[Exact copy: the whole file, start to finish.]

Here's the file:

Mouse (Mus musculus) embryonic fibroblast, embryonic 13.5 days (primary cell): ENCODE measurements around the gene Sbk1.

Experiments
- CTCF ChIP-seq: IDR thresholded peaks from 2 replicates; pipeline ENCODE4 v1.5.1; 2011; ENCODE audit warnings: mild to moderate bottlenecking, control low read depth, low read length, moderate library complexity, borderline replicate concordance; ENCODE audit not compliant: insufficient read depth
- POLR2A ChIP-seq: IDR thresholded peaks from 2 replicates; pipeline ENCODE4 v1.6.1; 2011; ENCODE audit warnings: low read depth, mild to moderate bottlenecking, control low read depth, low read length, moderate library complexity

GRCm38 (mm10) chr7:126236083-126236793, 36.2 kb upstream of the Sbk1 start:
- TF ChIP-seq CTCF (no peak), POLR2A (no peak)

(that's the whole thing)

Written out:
Mouse (Mus musculus) embryonic fibroblast, embryonic 13.5 days (primary cell): ENCODE measurements around the gene Sbk1.

Experiments
- CTCF ChIP-seq: IDR thresholded peaks from 2 replicates; pipeline ENCODE4 v1.5.1; 2011; ENCODE audit warnings: mild to moderate bottlenecking, control low read depth, low read length, moderate library complexity, borderline replicate concordance; ENCODE audit not compliant: insufficient read depth
- POLR2A ChIP-seq: IDR thresholded peaks from 2 replicates; pipeline ENCODE4 v1.6.1; 2011; ENCODE audit warnings: low read depth, mild to moderate bottlenecking, control low read depth, low read length, moderate library complexity

GRCm38 (mm10) chr7:126236083-126236793, 36.2 kb upstream of the Sbk1 start:
- TF ChIP-seq CTCF (no peak), POLR2A (no peak)